NEW YORK --
It's official: Michelle Obama is the first lady of American fashion, appearing on the cover of the March issue of Vogue.
Every first lady since Lou Hoover - save Bess Truman - has been featured in the high-fashion magazine, but Mrs. Obama is only the second to grace the cover. She appears wearing a magenta silk sheath dress by Jason Wu, who also designed her inaugural gown.
Photographer Annie Leibovitz captured the first lady. She also photographed former First Lady Hillary Clinton for the Vogue cover. They are the only two to grace the cover.
Vogue's editor at large Andre Leon Talley called his interviews with Mrs. Obama ahead of President Barack Obama's swearing-in ceremony "one of the best experiences of my life."
"She's so accessible, natural and normal. There's nothing affected about her," he said.
Much of the eight-page feature inside is devoted to Mrs. Obama's self-described role as "mom in chief" to 10-year-old Malia and 7-year-old Sasha.
"I'm going to try to take them to school every morning, as much as I can," she said. "But there's also a measure of independence. And obviously there will be times I won't be able to drop them off at all. I like to be a presence in my kids' school. I want to know the teachers; I want to know the other parents."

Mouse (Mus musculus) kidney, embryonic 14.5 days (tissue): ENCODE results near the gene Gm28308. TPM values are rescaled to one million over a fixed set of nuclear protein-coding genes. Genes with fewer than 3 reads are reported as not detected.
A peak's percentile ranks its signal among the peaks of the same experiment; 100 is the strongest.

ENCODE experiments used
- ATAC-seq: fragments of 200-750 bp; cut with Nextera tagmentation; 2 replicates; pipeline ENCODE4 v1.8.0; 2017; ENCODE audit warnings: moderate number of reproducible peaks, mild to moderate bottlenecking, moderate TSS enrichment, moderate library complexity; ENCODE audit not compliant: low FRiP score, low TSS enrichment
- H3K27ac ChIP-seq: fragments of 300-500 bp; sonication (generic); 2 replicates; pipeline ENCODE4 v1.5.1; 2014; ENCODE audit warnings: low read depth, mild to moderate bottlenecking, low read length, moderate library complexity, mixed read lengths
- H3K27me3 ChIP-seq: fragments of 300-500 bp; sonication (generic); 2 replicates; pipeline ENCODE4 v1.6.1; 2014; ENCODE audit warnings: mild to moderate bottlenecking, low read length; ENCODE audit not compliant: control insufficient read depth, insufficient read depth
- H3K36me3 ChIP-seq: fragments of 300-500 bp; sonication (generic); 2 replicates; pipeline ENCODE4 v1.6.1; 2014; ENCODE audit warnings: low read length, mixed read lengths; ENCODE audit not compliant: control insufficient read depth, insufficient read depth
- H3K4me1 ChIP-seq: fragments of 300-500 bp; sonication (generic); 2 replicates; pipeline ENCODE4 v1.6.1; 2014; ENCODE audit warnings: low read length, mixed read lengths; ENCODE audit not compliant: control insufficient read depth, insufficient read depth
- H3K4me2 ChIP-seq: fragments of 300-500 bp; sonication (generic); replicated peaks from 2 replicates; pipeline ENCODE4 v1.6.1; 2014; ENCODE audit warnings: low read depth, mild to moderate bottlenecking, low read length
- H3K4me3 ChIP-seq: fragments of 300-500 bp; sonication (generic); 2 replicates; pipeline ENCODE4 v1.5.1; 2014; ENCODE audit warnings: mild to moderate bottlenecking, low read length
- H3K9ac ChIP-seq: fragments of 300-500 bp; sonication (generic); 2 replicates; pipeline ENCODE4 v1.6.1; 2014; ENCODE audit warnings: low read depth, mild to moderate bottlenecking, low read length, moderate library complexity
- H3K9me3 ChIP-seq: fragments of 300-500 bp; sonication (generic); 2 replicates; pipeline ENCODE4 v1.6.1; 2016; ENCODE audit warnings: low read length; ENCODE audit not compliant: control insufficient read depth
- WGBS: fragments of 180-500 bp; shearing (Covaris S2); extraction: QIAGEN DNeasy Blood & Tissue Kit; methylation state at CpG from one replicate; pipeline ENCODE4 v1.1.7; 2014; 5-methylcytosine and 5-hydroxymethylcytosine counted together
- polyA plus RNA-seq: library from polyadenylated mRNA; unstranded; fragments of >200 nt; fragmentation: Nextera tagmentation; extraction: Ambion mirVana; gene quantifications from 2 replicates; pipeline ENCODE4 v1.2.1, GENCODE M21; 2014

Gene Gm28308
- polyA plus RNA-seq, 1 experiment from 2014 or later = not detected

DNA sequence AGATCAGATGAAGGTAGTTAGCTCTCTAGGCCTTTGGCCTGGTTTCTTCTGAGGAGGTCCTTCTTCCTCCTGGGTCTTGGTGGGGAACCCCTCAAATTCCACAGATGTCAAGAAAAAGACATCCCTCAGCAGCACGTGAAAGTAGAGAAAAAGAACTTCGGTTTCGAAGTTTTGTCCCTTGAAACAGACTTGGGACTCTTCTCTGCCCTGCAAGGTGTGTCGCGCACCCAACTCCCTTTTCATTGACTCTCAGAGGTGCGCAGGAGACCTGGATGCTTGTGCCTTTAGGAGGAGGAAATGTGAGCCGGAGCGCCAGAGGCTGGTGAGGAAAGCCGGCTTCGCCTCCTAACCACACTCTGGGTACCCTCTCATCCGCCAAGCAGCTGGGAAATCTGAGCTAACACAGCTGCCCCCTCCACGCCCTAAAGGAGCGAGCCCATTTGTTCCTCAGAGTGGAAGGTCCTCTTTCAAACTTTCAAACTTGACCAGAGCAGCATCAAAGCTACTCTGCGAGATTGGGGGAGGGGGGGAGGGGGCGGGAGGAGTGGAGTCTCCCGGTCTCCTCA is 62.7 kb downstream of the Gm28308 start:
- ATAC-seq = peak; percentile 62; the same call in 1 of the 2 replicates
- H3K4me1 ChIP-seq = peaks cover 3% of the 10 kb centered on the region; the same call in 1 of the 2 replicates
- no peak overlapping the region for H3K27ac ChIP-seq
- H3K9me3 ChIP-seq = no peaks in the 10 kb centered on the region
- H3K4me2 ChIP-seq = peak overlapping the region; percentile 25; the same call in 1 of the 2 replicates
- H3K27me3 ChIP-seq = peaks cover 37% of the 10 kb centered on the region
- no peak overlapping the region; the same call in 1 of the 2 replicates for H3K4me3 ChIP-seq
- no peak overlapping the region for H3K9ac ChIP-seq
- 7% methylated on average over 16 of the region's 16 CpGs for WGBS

Being Vogue, though, the conversation eventually turns to clothes.
Mrs. Obama said she is aware of how her wardrobe is being scrutinized, but she makes no apologies for her choices - even the Election Night combination of ripped-from-the-runway, fashion-forward dress and plain-Jane cardigan.
"I'm not going to pretend that I don't care about it," she said. "But I also have to be very practical. In the end, someone will always not like what you wear - people just have different tastes."
She did choose outfits for the Vogue photos from labels she has worn before: Wu, who made her inaugural gown; Narcisco Rodriguez, the designer of that Election Night dress; and J. Crew, which she and her children have famously worn.
Most cover models have their clothes chosen for them by Vogue, or at least editors work as advisers. Not this time.
"She doesn't need any help. She loves fashion and knows what works for her," Talley said. "She's never had a conversation with me about, `What do you think?' or `How did this look?' And I'm glad for that."